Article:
With Margolin’s support, Rousset won his case against Daix, who is still thriving in Paris today at age 88. When a lawyer asked Margolin how he dared attack Stalin, that staunch enemy of Hitler, Margolin replied: “Hitler shed enough Jewish blood, so there is no need to attribute Stalin’s victims to him as well.” Yet Margolin’s memoir is more than merely accurate in a legal sense. It’s an uncompromising work with a gimlet eye for literary detail. Even when describing the most harrowing oppression, Margolin often pauses for a pen portrait of a friend, as if realizing that his verbal description may be all that will remain of someone otherwise lost in the war and subsequent Soviet oppression.
One such victim was his friend, the Polish Jewish poet Mieczysław Braun (born Bronsztejn; 1902-1942), who, despite having suffered combat wounds in 1920 defending Warsaw against Bolshevik invaders, was by 1939 shunned as a Jew by fellow Poles. Margolin notes that Braun had to “cross the challenging path from socialist assimilation to Zionism.” In 1939, Braun wrote a poem about secret immigration to Palestine, situating among the youngsters fleeing anti-Semitic Poland on a hazardous ship the anachronistically caped figure of poet Heinrich Heine, also “returning home.”
Not just Heine, but also Dostoyevsky is invoked after Margolin’s arrest and deportation to a series of gulags. Among the scant reading materials available in Siberia was Dostoyevsky’s novel “The House of the Dead,” which provided unexpected comic relief for Margolin and his fellow prisoners. In his 19th century Siberian prison camp, Dostoyevsky employed his own personal servant to cook for him, keep his samovar warm and go to the market for his favorite delicacies. Margolin recounts: “‘That’s a penal colony for you!’ we guffawed. ‘They went shopping!’” More seriously, Margolin notes that since Dostoyevsky’s time, the Soviet camps’ “school of depersonalization” was marked by “contempt for humanity which far exceeded anything in the Tsarist penal colonies… Instead of thousands, as in Dostoyevsky’s time, the prisoners now numbered in the millions.”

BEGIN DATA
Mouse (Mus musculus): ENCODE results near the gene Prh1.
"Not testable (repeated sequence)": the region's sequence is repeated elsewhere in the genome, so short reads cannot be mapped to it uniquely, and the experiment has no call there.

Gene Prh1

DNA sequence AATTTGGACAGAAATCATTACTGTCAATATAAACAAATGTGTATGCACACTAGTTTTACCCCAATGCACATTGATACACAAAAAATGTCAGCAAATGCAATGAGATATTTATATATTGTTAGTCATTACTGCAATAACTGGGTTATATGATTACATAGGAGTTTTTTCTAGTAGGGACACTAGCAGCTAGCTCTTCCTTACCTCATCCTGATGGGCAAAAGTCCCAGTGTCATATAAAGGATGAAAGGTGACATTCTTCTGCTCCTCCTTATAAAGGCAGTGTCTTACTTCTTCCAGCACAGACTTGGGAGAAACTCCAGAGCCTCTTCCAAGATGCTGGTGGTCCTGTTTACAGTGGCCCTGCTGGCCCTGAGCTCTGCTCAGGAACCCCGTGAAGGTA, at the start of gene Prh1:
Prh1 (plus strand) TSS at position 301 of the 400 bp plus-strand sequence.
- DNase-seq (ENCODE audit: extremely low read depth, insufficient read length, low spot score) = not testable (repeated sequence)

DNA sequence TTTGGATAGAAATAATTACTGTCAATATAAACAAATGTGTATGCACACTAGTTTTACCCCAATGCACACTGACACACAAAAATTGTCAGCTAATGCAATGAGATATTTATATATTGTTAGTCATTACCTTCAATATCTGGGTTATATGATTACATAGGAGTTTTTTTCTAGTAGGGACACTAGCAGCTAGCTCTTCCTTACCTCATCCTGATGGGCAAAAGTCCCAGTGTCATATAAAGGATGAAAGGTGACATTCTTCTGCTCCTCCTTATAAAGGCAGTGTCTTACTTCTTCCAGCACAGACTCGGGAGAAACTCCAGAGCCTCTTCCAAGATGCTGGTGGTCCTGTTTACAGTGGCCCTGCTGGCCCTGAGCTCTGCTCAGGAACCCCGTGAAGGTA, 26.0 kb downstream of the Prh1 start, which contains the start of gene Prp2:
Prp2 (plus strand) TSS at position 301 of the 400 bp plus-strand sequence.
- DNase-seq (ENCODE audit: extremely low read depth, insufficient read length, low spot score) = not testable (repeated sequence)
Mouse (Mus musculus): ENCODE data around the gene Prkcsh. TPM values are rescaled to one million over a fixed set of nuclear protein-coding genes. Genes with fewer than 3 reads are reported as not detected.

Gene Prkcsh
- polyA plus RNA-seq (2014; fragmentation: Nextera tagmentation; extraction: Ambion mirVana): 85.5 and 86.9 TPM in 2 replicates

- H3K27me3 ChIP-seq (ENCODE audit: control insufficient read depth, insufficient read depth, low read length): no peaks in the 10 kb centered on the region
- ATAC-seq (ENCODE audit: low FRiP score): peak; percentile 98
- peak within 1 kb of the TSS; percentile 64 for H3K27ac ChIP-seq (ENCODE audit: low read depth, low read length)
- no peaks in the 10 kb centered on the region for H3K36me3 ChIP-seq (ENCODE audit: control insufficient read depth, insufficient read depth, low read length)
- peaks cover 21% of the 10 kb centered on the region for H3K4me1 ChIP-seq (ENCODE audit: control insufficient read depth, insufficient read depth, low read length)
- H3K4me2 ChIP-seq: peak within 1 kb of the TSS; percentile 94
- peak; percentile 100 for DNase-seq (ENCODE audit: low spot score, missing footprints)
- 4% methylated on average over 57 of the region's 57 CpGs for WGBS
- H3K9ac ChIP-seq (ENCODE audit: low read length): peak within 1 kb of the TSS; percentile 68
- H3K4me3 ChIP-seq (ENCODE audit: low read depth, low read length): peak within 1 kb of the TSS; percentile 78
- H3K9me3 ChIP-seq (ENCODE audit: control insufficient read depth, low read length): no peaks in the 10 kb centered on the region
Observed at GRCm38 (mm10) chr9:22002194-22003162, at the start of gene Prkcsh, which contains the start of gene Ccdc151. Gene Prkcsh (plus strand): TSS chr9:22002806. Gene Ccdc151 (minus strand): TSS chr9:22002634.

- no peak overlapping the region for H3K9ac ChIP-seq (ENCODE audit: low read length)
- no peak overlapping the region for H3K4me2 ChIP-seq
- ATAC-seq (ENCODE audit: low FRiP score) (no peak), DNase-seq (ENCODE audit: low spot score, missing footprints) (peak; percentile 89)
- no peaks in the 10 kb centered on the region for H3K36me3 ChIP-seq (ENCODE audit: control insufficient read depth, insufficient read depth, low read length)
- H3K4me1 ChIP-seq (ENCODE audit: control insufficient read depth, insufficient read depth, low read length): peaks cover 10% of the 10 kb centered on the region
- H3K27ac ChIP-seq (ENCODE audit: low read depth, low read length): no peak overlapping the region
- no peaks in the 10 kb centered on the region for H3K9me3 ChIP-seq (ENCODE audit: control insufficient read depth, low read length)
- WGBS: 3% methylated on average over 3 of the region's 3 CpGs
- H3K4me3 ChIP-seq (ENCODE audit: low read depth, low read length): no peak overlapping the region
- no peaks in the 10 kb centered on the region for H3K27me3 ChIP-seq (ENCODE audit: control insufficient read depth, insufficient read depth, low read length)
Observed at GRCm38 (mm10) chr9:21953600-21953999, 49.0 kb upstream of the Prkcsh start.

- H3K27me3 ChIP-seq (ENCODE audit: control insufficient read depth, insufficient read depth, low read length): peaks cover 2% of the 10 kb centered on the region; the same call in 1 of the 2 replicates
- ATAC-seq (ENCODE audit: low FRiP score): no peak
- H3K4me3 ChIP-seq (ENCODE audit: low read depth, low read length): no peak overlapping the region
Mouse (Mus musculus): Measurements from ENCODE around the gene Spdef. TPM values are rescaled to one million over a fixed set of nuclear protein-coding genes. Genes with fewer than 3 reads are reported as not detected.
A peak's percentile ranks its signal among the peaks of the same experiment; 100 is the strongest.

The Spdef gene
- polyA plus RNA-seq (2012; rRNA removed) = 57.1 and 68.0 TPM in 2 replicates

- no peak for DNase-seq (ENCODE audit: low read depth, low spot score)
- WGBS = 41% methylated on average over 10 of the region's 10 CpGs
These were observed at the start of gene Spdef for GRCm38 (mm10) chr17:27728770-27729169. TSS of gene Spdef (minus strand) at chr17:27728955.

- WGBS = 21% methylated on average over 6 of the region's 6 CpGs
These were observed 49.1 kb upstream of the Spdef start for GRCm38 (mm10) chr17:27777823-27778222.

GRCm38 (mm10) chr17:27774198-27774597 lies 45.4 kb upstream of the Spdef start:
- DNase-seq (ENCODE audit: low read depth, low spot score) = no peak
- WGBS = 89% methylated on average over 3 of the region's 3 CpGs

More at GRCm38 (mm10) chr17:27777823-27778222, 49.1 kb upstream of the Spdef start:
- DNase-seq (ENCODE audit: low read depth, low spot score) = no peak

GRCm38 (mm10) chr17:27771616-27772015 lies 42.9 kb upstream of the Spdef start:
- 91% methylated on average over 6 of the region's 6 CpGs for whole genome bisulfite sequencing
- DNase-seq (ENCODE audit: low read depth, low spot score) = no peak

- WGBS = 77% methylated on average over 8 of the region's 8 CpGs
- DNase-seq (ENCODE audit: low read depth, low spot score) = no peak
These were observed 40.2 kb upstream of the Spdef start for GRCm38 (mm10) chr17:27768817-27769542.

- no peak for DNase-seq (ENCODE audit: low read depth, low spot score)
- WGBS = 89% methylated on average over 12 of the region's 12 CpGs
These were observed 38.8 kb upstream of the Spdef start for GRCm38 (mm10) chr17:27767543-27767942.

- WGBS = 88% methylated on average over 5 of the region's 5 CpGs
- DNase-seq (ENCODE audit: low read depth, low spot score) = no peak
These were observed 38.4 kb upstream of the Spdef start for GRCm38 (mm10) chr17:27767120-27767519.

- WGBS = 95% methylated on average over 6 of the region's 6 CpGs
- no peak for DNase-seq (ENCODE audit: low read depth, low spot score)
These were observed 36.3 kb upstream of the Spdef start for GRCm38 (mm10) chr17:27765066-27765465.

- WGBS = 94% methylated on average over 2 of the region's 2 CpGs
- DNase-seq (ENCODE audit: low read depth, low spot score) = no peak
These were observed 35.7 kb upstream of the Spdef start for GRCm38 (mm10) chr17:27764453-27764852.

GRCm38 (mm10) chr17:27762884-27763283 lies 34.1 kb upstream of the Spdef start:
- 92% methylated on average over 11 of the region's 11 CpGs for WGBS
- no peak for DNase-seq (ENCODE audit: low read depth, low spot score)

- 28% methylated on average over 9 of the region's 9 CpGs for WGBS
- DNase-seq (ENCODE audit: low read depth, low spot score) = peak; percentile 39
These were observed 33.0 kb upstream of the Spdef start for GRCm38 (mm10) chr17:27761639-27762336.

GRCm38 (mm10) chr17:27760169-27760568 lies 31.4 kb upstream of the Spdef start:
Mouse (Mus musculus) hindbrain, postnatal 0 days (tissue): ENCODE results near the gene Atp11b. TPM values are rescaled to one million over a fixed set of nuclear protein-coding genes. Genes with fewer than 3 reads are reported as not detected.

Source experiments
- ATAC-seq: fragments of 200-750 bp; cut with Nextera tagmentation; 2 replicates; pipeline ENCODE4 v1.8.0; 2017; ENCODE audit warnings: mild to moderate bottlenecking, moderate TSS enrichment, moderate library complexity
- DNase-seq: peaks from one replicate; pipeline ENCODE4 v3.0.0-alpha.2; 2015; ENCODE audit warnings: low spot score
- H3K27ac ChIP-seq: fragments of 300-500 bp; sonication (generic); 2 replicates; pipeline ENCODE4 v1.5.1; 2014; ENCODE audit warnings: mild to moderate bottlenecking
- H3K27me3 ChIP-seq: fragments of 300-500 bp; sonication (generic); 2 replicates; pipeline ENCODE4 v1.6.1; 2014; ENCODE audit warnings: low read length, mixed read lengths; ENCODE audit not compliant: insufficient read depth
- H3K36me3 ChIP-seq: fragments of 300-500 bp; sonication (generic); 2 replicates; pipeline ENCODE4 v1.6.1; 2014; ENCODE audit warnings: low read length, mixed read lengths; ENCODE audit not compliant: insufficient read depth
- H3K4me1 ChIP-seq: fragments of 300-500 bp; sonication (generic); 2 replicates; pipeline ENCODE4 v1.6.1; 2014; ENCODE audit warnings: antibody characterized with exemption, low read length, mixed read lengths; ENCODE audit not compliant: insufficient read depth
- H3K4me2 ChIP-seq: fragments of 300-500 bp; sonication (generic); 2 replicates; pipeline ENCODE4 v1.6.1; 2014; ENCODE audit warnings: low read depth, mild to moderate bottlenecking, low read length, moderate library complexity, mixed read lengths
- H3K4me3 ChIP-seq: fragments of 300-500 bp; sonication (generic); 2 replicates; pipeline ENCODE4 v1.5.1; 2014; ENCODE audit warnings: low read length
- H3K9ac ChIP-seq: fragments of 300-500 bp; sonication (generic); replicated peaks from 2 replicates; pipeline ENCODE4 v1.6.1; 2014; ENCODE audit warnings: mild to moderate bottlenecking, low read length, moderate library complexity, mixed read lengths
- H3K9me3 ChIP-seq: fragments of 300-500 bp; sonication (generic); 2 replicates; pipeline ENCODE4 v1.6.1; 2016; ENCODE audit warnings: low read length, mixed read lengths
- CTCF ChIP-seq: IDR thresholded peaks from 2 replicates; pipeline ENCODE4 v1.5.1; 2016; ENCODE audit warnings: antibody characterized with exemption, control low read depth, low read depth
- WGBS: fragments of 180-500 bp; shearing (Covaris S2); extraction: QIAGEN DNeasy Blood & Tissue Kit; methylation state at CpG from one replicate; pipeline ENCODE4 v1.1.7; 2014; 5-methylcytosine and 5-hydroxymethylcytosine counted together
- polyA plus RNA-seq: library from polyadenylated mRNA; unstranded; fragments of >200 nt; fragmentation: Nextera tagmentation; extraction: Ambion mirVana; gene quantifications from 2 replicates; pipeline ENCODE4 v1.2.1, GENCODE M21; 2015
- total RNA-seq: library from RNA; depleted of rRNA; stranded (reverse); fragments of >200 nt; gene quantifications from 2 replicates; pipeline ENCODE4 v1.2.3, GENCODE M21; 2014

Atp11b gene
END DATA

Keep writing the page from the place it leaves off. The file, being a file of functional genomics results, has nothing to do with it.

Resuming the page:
Writings by another Soviet-approved author, John Steinbeck, were also represented in the gulag library. Even the benighted Joad family in Steinbeck’s “The Grapes of Wrath,” victims of the Great Depression, had it comparatively easy, Margolin argues: “[The Joads] were free to travel across the country, to protest, to struggle. Steinbeck’s pen advocated for them, whereas our mouths were gagged. Had Steinbeck lived for a time in our camp, he would have reacted less violently to the American mess.”
Ever the philosophy student, Margolin also reflects on what he terms the “paradox of hatred,” seen in the “anti-Semitism of those maniacs who are incapable of doing without Jews.” Margolin cites the example of the rabidly anti-Semitic Polish author Adolf Nowaczynski, who wrote a 1921 novel, “The Anonymous Power,” about Jewish bankers ruling the earth and whose mania is well described in Aleksander Hertz’s 1988 “The Jews in Polish Culture,” from Northwestern University Press. Margolin writes: “[Nowaczynski’s] life would have been quite empty without the Jews; if they had not existed, he would have had to invent them.”
Such reflections, born of bitter experience, are found throughout Margolin’s massively impressive account, which on its merits should have been translated into English decades ago. Preceding even Gustaw Herling’s compelling 1951 gulag memoir, “A World Apart: Imprisonment in a Soviet Labor Camp During World War II,” Margolin’s text substantially foreshadows Solzhenitsyn’s works, written in the 1960s, and also offers a unique Jewish perspective on this tragic chapter of modern history. Margolin spent the remaining years of his life as a militant for the rights of Soviet Jews and lived long enough to see more recent gulag inmates finally reach Israel, emerging from the inhuman prisons he had so unforgettably described.
Benjamin Ivry is a frequent contributor to the Forward.